Sadly, though perhaps mercifully, the paper is behind a $20 paywall.

    Reading the abstract leaves me with some concerns. The science of physics starts from a reductionist base rather than some organic emergence reminiscent of Greek philosophy that perfection in circularity is intrinsic to the (emergent organic) nature of celestial objects.

    While reductionism must always adapt to increasingly finer adjustments (the orbit of Mercury being a “stellar” example), emergent organic explanations are immune from scientific experimentation and are reminiscent of Von Helmont’s celebrated experiment.

    You might argue along with Michael Behe that some systems are irreducibly complex. This might indeed be the case, but I’d imagine you’d hardly be an advocate for Dr. Behe. Right?

    -Q

  139. 139
    Alan Fox says:

    Each of these chemical pathways involve physical interaction between molecules.

    …in an aqueous medium. And biochemical reactions happen when molecules collide. Enzymes act as marriage brokers, introducing reactants to each other, which results in faster reactions. But there’s no production line, no assembly process. What drives reactions in, say, the Krebs (citric acid) cycle is removal of products, preventing a reaction from reaching equilibrium.

    I spent three years a long while ago studying biochemistry at undergraduate level.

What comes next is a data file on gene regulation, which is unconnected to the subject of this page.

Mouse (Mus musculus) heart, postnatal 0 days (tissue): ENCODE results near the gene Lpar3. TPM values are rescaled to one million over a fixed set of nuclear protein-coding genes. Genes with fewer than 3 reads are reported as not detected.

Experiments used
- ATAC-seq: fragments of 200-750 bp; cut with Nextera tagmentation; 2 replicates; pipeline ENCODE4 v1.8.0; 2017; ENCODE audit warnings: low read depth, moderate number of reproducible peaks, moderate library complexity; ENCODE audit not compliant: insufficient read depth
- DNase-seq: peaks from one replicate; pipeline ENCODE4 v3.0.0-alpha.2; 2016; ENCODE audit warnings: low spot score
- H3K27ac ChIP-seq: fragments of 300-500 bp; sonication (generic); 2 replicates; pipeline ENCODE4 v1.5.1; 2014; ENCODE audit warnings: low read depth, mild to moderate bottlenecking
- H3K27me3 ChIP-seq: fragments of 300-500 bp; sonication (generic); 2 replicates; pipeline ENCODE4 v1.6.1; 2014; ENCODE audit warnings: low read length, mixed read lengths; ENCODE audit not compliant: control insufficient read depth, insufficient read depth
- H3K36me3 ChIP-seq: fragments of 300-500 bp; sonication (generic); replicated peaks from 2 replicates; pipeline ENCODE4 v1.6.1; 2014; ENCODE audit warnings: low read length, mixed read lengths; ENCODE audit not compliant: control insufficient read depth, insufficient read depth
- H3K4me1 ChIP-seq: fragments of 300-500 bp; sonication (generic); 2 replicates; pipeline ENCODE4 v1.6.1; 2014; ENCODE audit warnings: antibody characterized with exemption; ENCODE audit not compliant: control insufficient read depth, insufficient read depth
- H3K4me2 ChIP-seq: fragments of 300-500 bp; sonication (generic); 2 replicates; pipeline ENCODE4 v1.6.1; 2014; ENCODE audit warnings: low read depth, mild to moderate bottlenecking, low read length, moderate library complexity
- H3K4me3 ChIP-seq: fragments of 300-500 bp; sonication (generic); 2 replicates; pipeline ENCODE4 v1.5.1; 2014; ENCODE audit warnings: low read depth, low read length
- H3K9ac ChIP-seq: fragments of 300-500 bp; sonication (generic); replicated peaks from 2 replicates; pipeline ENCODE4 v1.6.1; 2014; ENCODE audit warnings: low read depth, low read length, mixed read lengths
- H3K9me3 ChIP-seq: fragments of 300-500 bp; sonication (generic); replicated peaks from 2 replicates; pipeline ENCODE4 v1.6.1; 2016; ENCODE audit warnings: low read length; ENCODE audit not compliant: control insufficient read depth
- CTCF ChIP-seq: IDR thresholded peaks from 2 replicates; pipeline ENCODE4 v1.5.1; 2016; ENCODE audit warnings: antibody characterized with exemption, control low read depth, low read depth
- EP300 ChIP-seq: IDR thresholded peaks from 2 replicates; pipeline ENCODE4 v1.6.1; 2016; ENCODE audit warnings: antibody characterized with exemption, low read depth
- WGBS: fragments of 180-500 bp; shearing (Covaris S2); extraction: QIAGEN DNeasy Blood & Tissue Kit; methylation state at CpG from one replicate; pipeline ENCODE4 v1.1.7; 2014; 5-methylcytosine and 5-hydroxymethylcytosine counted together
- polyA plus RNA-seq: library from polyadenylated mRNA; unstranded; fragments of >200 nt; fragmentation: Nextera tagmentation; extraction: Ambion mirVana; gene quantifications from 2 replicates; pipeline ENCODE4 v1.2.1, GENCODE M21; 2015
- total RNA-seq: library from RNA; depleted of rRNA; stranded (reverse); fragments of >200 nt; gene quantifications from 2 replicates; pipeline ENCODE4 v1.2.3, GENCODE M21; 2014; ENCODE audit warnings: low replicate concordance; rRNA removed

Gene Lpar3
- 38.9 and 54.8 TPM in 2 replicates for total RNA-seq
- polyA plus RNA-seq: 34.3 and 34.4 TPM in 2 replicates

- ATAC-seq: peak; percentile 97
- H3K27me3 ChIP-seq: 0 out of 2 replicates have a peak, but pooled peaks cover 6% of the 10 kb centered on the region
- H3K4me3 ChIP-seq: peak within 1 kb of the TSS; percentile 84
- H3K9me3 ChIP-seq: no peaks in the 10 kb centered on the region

140. 140
    martin_r says:

    Alan Fox

    i am trying to understand (but it is really hard), what has yours:

    I don’t accept the equivalence between biological systems and machinery. It’s a very poor analogy,

    to do with the fact, that biologists Dawkins and Lents commenting on design/engineering.

    Could you clarify ?

  141. 141
    Alan Fox says:

    What’s the point of your posts if you are unwilling or unable to support your position?

    I am a long-time lurker here and former contributor. I even wrote a guest post here once. Random variation in moderation policy has at times prevented me from posting and allowed me to contribute at other times including currently. I was prompted to reregister here on seeing JVL being stalked by Upright Biped and thinking JVL needed a bit of support. Why I stick around now? Amusement? Inertia? Ego? I’ve given up on anyone presenting a convincing case for “Intelligent Design”.

    Regarding my position? My position that evolutionary theory is the only credible, consilient set of overlapping explanations for the biological reality that we see? I don’t need to reinvent the wheel. There’s a mountain of evidence and libraries full of literature.

    Though the basic concept of evolution is so simple, anyone should be able to grasp it. I do pick up on the straw man misrepresentations that keep popping up in comments here but it is a bit of a thankless task. I feel like Sisyphus sometimes.

  142. 142
    Alan Fox says:

    …biologists Dawkins and Lents commenting on design/engineering…

    Dawkins doesn’t say much publicly these days. Give me an example of Nathan Lents commenting on “design/engineering” so I’m clear on what you mean.

  143. 143
    Querius says:

    Alan Fox @139,

    …in an aqueous medium.

    Yes, and chemical reactions also occur in gaseous and solid media.

    But there’s no production line, no assembly process.